A professional hacker told the Huffington Post that she never feels safe online but offered security tips to prevent your identity from being compromised.
Stephanie Carruthers is a "white hat" hacker, or an ethical hacker, whose work comprises of "phishing campaigns and physical security assessments." But her main objective is bringing awareness to her clients' vulnerabilities.
One of her main caveats was about selfies.
She poses as a bad-ass hacker to show you where you are vulnerable. https://t.co/tBL0YkRLIr— HuffPost (@HuffPost)1528991424.0
"I try not to label things as dumb, but uneducated," she told the Post, referring to the dumb things people do online that expose them to vulnerability.
I would hope that if someone truly understood the risk of the content which they are putting online, that they would reconsider posting it.
@HuffPost Ohhhh. I love a good white hat hacker story. It always intrigues me.— I am tired. (@I am tired.)1528991804.0
New drivers often post photos of their licenses, oblivious of the information they're volunteering to the Internet.
Excited teens (or even parents) taking a proud but up-close picture [of their new license] that has all their personal information, including home address.
New homeowners share their exciting news with a picture of themselves in front of their newly acquired dream home, often with keys in hand.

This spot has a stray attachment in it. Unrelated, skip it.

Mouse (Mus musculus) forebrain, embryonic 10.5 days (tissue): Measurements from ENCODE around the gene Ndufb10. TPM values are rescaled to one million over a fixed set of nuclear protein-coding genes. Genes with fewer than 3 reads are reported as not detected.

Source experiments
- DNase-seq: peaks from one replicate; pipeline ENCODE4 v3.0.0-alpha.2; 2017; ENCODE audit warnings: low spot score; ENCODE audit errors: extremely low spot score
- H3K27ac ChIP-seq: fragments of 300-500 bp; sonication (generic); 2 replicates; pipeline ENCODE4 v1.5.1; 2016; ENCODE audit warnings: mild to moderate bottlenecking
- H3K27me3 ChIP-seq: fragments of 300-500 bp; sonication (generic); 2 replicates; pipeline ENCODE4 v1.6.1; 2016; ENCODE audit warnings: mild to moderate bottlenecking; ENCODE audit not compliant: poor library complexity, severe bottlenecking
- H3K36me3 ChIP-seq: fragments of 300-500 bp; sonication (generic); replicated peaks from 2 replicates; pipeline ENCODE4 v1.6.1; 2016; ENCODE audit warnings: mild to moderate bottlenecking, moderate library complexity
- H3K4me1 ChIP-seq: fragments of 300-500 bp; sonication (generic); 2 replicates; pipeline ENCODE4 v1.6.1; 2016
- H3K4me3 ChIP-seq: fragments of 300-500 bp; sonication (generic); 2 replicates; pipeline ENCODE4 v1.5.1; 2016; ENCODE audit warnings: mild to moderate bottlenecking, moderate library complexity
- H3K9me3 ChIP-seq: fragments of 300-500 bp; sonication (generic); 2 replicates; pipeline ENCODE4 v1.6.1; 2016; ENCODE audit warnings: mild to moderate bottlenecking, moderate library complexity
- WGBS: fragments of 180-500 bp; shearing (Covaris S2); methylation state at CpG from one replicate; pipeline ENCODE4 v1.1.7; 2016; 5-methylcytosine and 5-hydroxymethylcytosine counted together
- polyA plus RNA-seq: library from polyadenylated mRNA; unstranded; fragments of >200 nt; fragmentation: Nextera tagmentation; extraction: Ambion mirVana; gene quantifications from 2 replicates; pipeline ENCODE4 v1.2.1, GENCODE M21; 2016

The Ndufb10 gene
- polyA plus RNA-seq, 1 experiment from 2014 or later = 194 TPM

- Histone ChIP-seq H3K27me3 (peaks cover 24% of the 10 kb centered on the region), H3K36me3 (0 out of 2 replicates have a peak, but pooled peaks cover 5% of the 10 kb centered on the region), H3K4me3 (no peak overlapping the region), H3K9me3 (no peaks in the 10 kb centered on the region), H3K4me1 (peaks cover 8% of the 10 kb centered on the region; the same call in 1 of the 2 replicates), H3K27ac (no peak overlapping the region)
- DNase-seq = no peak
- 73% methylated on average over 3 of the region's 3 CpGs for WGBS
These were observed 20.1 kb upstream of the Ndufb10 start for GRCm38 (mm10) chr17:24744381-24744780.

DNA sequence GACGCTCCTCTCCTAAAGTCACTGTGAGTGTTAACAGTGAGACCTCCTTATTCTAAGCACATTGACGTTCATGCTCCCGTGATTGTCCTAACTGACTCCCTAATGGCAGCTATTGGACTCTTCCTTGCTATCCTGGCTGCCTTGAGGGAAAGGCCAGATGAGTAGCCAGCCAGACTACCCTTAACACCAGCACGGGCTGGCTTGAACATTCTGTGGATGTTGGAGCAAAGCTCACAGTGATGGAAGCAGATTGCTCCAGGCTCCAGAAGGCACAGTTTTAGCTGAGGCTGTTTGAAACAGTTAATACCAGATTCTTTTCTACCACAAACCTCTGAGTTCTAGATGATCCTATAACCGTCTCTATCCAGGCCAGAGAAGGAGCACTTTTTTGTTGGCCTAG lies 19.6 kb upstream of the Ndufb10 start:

Homeowners taking a celebratory picture of their new house key and geo-tagging their new house without realizing that it is [easy] to duplicate a physical key from a photo.
Employees should take caution of their surroundings when snapping a selfie at work.
Employees will often take selfies with complete disregard for what's in the foreground or background of the picture, including passwords/sensitive information on whiteboards, computer monitors, voicemail passwords taped to their phones, etc.
When asked what people should refrain from doing on social media is posting without thinking. Carruthers said you should think about what is in the background of your selfie and be cognizant of how the information in the photo's background could be used against you.
@HuffPost good advice actually.— XULQI MOON (@XULQI MOON)1528991872.0
#Thankyou @_sn0ww, the white-hat hacker, for helping @HuffPost keep its readers safer online! https://t.co/oAt4YDC36P— Ann Brenoff (@Ann Brenoff)1528986754.0
@AnnBrenoff @HuffPost It was my pleasure :-)— Snow 🤞 (@Snow 🤞)1528986794.0
Careful what you post to Facebook. Carruthers said that some of the most important information can be collected from what's posted on someone's profile.
Facebook correlates a huge amount of data, such as your friends, co-workers, family, your job, your hobbies, your kids, etc. Many answers to security questions [used for bank transactions and password resets] can be found just by looking at someone's Facebook account.
So there you have it folks. You don't have to stop taking selfies altogether for fear of being hacked. It just means you have to get creative with taking a photo and avoid revealing too much of yourself. Happy snapping!